India is one of the fastest-growing smartphone markets in the world, but it's been a tough one for Apple Inc. Only one in five Indians owns a smartphone, and since wireless carriers don't typically subsidize phones, Apple products are too costly for any but the most affluent early adopters.
Apple has made some inroads, however, by selling a wide range of phones from the iPhone 6 to the iPhone 4S and dropping prices through deals with banks and wireless carriers. “The reception to the iPhone 6 models has been tremendous. It has given (Apple) huge momentum in India,” Tarun Pathak, a senior analyst at Hong Kong-based Counterpoint Technology Market Research, told International Business Times.
Apple sold nearly half a million iPhones in the last quarter of calendar year 2014, the research firm estimates. This figure includes sales of earlier models such as the iPhone 5S and 4S, which are still available in India. That is part of the secret to Apple’s growing success in the Asia-Pacific’s fastest-growing smartphone market.
Apple, which reports its fiscal first-quarter earnings after market close Tuesday, hit the million-units-a-year milestone for the first time in India in the 12 months ended Sept. 30, moving about 1.1 million units, Counterpoint estimates. That rate of growth jumped following the launch of its iPhone 6 and 6 Plus models.
In addition to slowly expanding the reach of its distribution in the country, through pan-India deals with major distributors, Apple has lifted its volume with sales of older models at much lower prices, buyback and exchange schemes and monthly installment offers via various banks and retailers.
For instance, the 16Gb version of an iPhone 5S had dropped lower than 35,000 rupees (about $570) leading up to the October launch of the iPhone 6. The handset, which was introduced in India in December 2013 at a price of 53,500 rupees, was selling at around 37,500 rupees on the Indian online shopping site Flipkart.com as well as on Amazon.com’s Indian site.
Counterpoint estimates the 16Gb version of the iPhone 5s accounted for close to 46 percent of iPhone volume in India in the previous year.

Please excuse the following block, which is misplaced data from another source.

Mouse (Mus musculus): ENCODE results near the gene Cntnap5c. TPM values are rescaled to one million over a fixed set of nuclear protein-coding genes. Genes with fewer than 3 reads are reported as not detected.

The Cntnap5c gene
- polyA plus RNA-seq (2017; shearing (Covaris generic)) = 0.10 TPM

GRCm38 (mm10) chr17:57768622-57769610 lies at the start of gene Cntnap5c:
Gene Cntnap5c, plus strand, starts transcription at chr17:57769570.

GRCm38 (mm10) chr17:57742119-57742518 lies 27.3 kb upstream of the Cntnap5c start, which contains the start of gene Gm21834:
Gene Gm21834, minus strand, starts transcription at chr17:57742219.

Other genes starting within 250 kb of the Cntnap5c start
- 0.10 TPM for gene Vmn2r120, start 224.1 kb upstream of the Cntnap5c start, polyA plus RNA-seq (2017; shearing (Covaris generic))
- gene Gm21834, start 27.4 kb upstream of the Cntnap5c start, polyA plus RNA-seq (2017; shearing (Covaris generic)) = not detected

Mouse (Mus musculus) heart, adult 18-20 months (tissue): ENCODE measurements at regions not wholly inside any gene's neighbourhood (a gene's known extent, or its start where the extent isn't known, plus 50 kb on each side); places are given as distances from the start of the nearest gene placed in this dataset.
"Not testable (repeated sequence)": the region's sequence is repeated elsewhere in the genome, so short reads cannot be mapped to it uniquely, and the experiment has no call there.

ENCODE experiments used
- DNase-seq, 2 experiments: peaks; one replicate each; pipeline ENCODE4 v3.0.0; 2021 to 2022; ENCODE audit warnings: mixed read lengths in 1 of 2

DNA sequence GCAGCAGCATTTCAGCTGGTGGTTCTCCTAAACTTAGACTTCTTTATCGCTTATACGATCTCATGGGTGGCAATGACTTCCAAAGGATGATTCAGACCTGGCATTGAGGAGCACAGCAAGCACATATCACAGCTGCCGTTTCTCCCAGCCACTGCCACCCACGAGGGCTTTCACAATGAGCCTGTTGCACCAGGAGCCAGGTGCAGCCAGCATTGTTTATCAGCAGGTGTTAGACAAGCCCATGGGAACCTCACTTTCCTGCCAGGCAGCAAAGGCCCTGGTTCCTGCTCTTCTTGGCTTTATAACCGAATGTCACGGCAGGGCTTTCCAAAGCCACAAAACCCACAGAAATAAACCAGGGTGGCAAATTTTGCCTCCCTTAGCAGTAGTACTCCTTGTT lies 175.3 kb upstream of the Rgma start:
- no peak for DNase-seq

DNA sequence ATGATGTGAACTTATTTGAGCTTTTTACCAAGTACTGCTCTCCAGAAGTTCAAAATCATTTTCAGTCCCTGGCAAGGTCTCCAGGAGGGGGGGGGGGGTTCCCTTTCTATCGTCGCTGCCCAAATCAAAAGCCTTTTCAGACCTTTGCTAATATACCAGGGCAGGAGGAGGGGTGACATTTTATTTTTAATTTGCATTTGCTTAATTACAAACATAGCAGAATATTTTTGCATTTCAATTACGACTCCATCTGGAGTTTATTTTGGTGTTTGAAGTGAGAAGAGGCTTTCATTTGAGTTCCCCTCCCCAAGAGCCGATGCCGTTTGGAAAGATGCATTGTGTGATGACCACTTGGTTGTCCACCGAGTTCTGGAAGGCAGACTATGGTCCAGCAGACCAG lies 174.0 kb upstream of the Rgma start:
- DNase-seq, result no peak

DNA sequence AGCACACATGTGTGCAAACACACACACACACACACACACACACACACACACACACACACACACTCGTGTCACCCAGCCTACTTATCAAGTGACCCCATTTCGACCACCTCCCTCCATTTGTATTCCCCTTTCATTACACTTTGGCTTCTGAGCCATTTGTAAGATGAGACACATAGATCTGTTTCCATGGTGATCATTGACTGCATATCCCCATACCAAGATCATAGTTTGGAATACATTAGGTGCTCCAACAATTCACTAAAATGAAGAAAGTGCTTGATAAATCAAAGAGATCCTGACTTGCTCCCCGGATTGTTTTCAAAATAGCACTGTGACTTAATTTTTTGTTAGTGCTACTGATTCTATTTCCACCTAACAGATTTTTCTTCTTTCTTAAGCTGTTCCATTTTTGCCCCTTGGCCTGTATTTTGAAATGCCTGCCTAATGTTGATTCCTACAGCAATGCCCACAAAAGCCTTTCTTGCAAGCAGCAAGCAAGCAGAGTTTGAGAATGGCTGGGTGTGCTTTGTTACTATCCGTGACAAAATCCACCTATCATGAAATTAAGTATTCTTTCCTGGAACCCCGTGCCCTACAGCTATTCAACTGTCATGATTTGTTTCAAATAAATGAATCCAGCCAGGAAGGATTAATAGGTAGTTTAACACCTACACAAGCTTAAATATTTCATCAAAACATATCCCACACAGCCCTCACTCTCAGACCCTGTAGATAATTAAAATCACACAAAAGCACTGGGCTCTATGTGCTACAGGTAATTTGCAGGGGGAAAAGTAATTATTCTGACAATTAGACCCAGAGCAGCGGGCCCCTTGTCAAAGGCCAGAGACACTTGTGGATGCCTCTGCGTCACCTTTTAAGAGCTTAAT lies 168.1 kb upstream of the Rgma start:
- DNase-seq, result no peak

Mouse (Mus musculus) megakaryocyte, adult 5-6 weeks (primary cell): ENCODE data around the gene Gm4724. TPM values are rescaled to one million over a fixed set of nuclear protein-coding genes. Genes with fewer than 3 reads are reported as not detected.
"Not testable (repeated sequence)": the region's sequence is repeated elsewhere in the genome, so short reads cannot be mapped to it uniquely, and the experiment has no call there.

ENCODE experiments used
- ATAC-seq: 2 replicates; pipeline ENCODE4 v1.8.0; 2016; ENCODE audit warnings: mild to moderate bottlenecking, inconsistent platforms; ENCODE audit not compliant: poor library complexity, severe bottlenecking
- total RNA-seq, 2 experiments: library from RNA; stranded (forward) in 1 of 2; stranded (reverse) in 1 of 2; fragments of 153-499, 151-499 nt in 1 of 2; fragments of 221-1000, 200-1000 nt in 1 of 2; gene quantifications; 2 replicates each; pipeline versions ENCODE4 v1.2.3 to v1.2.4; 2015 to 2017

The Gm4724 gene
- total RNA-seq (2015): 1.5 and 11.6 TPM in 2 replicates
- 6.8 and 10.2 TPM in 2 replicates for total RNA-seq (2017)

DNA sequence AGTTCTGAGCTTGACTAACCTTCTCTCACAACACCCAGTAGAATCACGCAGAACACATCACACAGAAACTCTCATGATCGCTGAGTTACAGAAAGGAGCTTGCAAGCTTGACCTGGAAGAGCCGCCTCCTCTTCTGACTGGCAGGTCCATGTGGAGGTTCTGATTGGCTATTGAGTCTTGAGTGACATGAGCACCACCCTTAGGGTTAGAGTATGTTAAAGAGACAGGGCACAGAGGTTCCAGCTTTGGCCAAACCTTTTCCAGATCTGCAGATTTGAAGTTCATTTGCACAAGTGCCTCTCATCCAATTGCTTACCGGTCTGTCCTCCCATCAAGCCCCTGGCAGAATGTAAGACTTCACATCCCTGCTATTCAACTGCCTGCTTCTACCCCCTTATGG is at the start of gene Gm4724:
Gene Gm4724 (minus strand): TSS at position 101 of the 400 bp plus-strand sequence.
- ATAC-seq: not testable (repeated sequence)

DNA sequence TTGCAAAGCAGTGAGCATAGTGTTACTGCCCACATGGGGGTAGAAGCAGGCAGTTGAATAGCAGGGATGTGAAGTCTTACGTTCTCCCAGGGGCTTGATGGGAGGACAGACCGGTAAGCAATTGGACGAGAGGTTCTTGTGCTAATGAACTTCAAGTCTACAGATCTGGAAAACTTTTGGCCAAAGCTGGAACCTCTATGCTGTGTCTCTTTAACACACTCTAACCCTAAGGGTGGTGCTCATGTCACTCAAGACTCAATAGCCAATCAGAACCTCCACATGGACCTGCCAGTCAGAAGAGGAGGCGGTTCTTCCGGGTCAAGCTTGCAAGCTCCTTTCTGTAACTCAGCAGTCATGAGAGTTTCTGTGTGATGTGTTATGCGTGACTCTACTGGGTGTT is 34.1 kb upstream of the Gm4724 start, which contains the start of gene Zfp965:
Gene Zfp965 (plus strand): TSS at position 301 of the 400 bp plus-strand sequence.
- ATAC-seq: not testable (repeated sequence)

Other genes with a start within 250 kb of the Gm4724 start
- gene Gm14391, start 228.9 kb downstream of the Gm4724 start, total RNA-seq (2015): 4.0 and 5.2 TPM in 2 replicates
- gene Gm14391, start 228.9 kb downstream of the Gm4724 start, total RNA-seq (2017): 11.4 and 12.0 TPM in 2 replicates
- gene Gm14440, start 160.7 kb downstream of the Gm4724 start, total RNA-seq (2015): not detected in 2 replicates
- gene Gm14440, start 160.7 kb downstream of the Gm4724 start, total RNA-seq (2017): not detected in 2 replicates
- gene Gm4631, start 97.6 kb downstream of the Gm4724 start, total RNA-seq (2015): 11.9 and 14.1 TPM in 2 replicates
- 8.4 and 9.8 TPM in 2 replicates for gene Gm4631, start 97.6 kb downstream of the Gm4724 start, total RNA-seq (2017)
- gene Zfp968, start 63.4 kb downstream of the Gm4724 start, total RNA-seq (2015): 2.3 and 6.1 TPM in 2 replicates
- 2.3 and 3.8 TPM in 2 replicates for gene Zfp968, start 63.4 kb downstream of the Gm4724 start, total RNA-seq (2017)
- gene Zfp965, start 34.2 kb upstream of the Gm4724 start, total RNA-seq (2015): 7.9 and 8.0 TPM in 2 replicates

The fast-growing Indian market has attracted Chinese upstart Xiaomi Inc., which will launch its flagship Mi4 in India on Wednesday.
For many Indians, though, an Apple, even an older one, is the phone to own, and only its high cost had made it prohibitive in a market where carriers don’t subsidize handsets and buyers usually pay the full cost of the handsets upfront.
Over the last 18 months, especially, Apple has found ways to help people get around that problem, without going down the route of making a cheaper handset specific to this market -- unlike Samsung Electronics Co. Ltd., which has a play across the price spectrum.
“We expect that the next big impetus will come from heavy investment in the distribution channels, opening more retail outlets, having more distribution partners and spending more marketing dollars,” said Jayanth Kolla, a partner with Convergence Catalyst, a telecom consultancy in India.
Apple has struck a deal with Brightstar Corp. to distribute its phones in India, the Times of India reported Tuesday, citing industry sources. Brightstar, controlled by Japanese telecom giant SoftBank Corp., already distributes Apple products in other markets.
Apple is adding other distribution partnerships in India, Counterpoint’s Pathak said, such as the one with Rashi Peripherals Pvt. Ltd., which coincided with the launch of the iPhone 6. This deal expanded Apple’s reach in India by some 1,200 stores.
Earlier this month, Apple stepped up its efforts by offering its latest model, the iPhone 6, on an installment plan in a partnership with Vodafone Group PLC. The plan locks customers in for two years, but they get a brand new iPhone 6 and full-fledged plan for 3,599 rupees a month with no down payment.
“Apple has a great opportunity to lock more and more people into their ecosystem,” Pathak said.